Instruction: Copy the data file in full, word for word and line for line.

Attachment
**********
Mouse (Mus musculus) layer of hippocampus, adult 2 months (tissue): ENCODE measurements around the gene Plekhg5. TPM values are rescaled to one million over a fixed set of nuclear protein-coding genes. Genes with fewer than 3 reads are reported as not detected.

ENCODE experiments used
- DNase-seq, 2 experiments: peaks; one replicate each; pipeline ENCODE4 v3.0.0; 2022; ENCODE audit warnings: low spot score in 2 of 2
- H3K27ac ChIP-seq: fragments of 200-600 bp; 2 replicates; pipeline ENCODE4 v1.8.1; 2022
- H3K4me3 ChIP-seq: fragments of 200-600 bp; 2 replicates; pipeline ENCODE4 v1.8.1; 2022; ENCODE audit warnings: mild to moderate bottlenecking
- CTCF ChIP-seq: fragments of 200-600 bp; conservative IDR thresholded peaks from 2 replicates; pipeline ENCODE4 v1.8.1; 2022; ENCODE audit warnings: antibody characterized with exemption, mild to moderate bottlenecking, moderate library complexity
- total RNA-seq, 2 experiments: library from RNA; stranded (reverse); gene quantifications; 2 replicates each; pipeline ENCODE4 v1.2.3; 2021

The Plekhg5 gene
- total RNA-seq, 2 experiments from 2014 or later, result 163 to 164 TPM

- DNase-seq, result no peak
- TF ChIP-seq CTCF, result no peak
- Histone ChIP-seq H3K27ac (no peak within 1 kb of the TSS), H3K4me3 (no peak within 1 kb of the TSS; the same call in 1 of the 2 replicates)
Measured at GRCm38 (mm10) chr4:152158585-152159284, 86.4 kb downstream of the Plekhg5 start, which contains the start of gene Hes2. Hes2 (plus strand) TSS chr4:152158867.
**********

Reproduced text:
Mouse (Mus musculus) layer of hippocampus, adult 2 months (tissue): ENCODE measurements around the gene Plekhg5. TPM values are rescaled to one million over a fixed set of nuclear protein-coding genes. Genes with fewer than 3 reads are reported as not detected.

ENCODE experiments used
- DNase-seq, 2 experiments: peaks; one replicate each; pipeline ENCODE4 v3.0.0; 2022; ENCODE audit warnings: low spot score in 2 of 2
- H3K27ac ChIP-seq: fragments of 200-600 bp; 2 replicates; pipeline ENCODE4 v1.8.1; 2022
- H3K4me3 ChIP-seq: fragments of 200-600 bp; 2 replicates; pipeline ENCODE4 v1.8.1; 2022; ENCODE audit warnings: mild to moderate bottlenecking
- CTCF ChIP-seq: fragments of 200-600 bp; conservative IDR thresholded peaks from 2 replicates; pipeline ENCODE4 v1.8.1; 2022; ENCODE audit warnings: antibody characterized with exemption, mild to moderate bottlenecking, moderate library complexity
- total RNA-seq, 2 experiments: library from RNA; stranded (reverse); gene quantifications; 2 replicates each; pipeline ENCODE4 v1.2.3; 2021

The Plekhg5 gene
- total RNA-seq, 2 experiments from 2014 or later, result 163 to 164 TPM

- DNase-seq, result no peak
- TF ChIP-seq CTCF, result no peak
- Histone ChIP-seq H3K27ac (no peak within 1 kb of the TSS), H3K4me3 (no peak within 1 kb of the TSS; the same call in 1 of the 2 replicates)
Measured at GRCm38 (mm10) chr4:152158585-152159284, 86.4 kb downstream of the Plekhg5 start, which contains the start of gene Hes2. Hes2 (plus strand) TSS chr4:152158867.